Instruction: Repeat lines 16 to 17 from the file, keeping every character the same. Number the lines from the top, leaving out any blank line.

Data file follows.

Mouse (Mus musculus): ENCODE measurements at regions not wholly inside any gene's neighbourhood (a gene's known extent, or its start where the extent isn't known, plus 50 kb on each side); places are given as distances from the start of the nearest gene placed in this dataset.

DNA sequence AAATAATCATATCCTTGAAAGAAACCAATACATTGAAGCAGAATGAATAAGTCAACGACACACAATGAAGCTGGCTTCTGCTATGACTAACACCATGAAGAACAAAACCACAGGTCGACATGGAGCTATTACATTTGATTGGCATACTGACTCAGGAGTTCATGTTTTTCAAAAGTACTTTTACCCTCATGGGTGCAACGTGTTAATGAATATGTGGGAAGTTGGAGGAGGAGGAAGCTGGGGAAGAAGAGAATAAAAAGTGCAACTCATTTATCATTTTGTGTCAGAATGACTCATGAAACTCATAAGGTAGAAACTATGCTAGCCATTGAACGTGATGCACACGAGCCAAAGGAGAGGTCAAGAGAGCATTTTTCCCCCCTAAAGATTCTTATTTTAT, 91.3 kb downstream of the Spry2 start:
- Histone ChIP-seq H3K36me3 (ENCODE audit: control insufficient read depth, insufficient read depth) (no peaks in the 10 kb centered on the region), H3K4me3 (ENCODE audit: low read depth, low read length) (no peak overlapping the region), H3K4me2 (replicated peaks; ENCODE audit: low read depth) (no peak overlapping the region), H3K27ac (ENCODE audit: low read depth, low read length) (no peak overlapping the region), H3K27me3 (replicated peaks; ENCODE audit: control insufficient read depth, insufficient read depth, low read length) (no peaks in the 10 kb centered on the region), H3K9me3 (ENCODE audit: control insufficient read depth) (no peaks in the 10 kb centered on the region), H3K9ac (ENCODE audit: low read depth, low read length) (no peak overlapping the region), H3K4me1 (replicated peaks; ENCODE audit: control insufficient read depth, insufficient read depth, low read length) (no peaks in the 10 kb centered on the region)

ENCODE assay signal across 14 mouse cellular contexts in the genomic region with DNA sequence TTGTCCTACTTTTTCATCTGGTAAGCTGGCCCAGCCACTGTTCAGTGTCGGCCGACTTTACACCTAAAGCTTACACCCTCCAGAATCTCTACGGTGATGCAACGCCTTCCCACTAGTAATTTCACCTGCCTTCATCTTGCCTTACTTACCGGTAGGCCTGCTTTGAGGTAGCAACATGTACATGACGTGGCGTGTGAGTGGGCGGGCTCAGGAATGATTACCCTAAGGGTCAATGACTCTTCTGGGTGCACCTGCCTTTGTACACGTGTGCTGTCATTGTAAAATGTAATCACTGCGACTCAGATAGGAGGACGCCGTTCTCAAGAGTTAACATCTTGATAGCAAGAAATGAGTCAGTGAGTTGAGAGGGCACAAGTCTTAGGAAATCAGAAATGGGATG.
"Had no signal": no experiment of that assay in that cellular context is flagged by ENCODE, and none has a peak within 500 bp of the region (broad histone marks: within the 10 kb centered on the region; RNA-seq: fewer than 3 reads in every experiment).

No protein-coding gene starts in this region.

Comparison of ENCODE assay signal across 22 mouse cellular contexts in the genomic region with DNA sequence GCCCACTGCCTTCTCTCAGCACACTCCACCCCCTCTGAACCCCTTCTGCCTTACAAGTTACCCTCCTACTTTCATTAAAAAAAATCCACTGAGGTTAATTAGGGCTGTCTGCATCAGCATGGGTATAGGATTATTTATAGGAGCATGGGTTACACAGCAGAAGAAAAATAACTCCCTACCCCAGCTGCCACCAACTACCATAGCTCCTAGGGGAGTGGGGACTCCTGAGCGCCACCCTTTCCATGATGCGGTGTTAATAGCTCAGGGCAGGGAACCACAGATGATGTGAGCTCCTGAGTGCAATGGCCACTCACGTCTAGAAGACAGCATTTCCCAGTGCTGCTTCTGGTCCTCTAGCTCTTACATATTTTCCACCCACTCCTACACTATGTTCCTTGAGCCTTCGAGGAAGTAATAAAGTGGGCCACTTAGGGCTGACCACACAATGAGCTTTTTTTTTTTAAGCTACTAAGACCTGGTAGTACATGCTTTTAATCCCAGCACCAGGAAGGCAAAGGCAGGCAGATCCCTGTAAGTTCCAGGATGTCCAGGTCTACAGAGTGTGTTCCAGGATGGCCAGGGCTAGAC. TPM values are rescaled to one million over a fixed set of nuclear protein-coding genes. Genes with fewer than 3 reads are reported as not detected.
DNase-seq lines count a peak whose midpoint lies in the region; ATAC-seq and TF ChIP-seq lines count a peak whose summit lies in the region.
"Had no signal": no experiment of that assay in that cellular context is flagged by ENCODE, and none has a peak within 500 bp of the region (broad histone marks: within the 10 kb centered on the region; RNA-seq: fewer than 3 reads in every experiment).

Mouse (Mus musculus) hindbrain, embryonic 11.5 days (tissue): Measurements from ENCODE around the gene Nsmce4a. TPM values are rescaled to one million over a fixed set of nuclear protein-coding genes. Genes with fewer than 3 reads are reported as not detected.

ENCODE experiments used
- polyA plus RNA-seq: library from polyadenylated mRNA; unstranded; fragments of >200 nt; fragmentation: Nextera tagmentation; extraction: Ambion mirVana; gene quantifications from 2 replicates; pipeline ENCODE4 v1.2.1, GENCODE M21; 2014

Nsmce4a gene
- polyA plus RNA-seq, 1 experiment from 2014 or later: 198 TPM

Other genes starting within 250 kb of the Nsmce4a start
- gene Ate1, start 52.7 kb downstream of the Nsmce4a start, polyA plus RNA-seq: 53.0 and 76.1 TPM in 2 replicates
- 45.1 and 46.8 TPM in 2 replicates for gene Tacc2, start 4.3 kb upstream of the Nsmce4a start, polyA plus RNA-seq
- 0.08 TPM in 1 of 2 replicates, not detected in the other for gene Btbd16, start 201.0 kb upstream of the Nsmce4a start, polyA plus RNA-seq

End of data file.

- gene Ate1, start 52.7 kb downstream of the Nsmce4a start, polyA plus RNA-seq: 53.0 and 76.1 TPM in 2 replicates
- 45.1 and 46.8 TPM in 2 replicates for gene Tacc2, start 4.3 kb upstream of the Nsmce4a start, polyA plus RNA-seq